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First DriveAmerica's most popular luxo-SUV is too big, too ungainly, and would be best left on the far side of the Atlantic
The USA's a curious place for all sorts of reasons, one of them the popularity of the Cadillac Escalade. There, General Motors sells some 60,000 Escalades every year; it's more popular than all of its competitors combined. Which is odd when, to European eyes, its driving experience seems to share more with that of a heavily-loaded commercial vehicle than a Range Rover Vogue.
This year, as part of the global expansion of the Cadillac brand, UK customers will be able to buy the 2007-model-year Escalade.
GM Europe isn't expecting demand levels akin to those of the States; that's why it isn't bothering to do right-hand drive conversion. But you will be able to walk into a Cadillac showroom and order an Escalade, and it will come with a four-year factory warranty.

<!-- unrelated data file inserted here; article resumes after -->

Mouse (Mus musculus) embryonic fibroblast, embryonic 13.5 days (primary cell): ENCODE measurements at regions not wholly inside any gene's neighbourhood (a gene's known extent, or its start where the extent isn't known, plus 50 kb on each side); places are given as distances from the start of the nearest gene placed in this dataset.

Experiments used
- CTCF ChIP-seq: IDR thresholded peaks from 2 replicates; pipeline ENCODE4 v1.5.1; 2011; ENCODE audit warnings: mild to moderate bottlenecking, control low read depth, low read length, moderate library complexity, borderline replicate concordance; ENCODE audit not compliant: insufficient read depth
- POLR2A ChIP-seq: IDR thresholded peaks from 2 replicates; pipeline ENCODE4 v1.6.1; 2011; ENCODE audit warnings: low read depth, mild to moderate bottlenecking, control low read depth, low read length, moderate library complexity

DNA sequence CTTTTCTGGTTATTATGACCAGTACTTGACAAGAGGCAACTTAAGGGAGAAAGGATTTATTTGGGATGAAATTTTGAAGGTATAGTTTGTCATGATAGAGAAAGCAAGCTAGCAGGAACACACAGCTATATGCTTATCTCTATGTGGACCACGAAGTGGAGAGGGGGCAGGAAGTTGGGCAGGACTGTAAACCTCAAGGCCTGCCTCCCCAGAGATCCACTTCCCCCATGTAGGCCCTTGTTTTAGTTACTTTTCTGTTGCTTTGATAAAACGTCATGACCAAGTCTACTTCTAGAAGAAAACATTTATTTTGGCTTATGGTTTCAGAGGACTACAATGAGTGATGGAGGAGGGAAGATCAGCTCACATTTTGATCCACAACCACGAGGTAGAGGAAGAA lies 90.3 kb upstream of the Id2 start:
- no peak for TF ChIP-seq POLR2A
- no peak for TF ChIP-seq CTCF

What's it like?
The new Escalade is a greatly improved device. Cadillac has spent time and effort giving it a better-quality cabin and a quieter ride, and in those respects the Escalade is now nearer to, if still not quite at, the class standard for luxury 4x4s.
However, this car is so big (nearly 200mm longer even than a Range Rover) and heavy (2609kg unladen) that it feels gigantic on European roads.
Squeezing through width restrictors and motorway toll booths is painstakingly worrisome, and a steering system that's both imprecise and devoid of feedback makes positioning it in a corner an exercise in vain guesswork.
Should I buy one?
If you like the idea that you'd be driving around in the same car as Mischa Barton, Shakil O'Neil and a hundred other American celebrities, perhaps. The Escalade's other redeeming feature is its price; starting from £46,995, it's almost £20k cheaper than a Mercedes GL500.
The thing is, for a left-hand-drive only 4x4 as ungainly and as poorly packaged as this, that's still not cheap enough